View, comment, rate, participate, and share. The government is paying attention, even as we continue to learn ourselves. The more people engage, the more meaningful all of this becomes, and the more progress we can make.
Here is a list of examples of government being “cooler and more approachable than you think.” (Descriptions are added from each site.) I gathered these from multiple blogs and websites.
Do more to protect the environment by choosing at least five actions (below) you’ll commit to. Pick 5 also helps you identify more actions you can take in the future. Then let others know what you committed to through Pick Five. Show the actions you’ve taken.
The Prints & Photographs Division takes care of 14 million of the Library’s pictures and features more than 1 million through online catalogs. Offering historical photo collections through Flickr is a welcome opportunity to share some of our most popular images more widely.
Recently a group of academic and business professionals have proposed a collaborative, online process in which members of the public pool together their knowledge and locate potential prior art. This pilot will test whether such collaboration can effectively locate prior art that might not otherwise be located by the Office during the typical examination process.
In this section you will find official actions by the President that have a significant impact on how the federal government functions but do not require legislation or Congressional approval. See listings below of the official Proclamations, Presidential Memoranda, and Executive Orders that President Obama has issued since his inauguration.
As the centerpiece of the President’s commitment to transparency and accountability, Recovery.gov will feature information on how the Act is working, tools to help you hold the government accountable, and up-to-date data on the expenditure of funds.
This website is a new portal for you and all Americans to find your own ways to serve in your own communities. Just choose your keyword – “education,” “environment,” or whatever interests you – and type in your zip code to see what opportunities our partner organizations have in your area. Americans are putting their own country back on the right track, be a part of it.
Official Blog of the U.S. Department of State – offers the public an alternative source to mainstream media for U.S. foreign policy information. This blog offers the opportunity for participants to discuss important foreign policy issues with senior Department officials.
As the U.S. government’s official web portal, USA.gov makes it easy for the public to get U.S. government information and services on the web. USA.gov also serves as the catalyst for a growing electronic government.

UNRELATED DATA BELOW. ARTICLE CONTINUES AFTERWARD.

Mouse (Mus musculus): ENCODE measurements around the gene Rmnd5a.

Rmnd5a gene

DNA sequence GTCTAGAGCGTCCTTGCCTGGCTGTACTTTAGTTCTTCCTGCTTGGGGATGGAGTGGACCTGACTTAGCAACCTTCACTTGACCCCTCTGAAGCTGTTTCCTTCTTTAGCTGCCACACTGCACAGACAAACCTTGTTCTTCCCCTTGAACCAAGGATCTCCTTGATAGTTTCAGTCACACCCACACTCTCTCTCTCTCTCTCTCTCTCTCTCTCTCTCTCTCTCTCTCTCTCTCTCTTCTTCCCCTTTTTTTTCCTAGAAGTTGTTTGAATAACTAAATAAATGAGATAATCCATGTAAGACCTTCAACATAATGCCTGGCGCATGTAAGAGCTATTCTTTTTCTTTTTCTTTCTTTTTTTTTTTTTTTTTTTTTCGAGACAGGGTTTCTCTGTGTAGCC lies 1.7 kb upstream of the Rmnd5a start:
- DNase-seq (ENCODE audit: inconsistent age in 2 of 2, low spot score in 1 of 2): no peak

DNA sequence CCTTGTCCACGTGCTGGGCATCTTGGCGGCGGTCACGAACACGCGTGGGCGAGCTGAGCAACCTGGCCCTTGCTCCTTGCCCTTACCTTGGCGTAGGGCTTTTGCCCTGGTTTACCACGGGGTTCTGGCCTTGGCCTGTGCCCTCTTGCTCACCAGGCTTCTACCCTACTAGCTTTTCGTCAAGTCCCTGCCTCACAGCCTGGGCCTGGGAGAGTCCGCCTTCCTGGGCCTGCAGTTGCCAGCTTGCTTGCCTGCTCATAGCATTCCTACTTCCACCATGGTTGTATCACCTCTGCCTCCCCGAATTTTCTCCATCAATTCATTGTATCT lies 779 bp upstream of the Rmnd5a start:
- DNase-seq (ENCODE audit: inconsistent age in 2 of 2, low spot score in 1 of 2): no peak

Consistent with the President’s mandate, we want to be fully transparent in our work, participatory in soliciting your ideas and expertise, and collaborative in how we experiment together to use new tools and techniques for developing open government policy.
I hope these sites are useful to those interested in becoming involved in the direction of government for the next several years. If I missed any good ones, please leave them in the comments!
Thinking more about programming in journalism (not computer programming, the one we associate more with radio and television) I realized there are a few things news organizations are doing that are really similar to the concept of packaging news with an identity: blogs.
At most organizations, news blogs aren’t structured around an identity. Instead they are topical. Which could be better, in some ways, what I really hate about TV news is all the self-promoting, self-congratulatory anchors and show hosts. Sometimes, identity is a bad thing.
So I was poking around several news Web sites looking for good blogs, when I stumbled upon USA Today’s “communities.” The Community Center blog (keeping you apprised of conversations and opportunities on the site where readers are getting involved with USATODAY’s daily journalism) is a hub for the other blogs on the site, which look suspiciously like beatblogs to me.
Each blog has a designated author (or small group of authors) and appear to be updated several times a day.
But something bothers me. Which of these things is at all like the other?
1. Tampa Bay Mug Shots, also known to some as “Facebook for underachievers” is a simple and fun glance at booking data in the Tampa Bay area of Florida. A carousel of mug shots is accompanied by some basic crime data and arrest records.
The information presented here as a public service is gathered from open county sheriff’s Web sites in the Tampa Bay area. The booking mug shots and related information are from arrest records in the order and at the time the data was collected. Those appearing here have not been convicted of the arrest charge and are presumed innocent. Do not rely on this site to determine any person’s actual criminal record.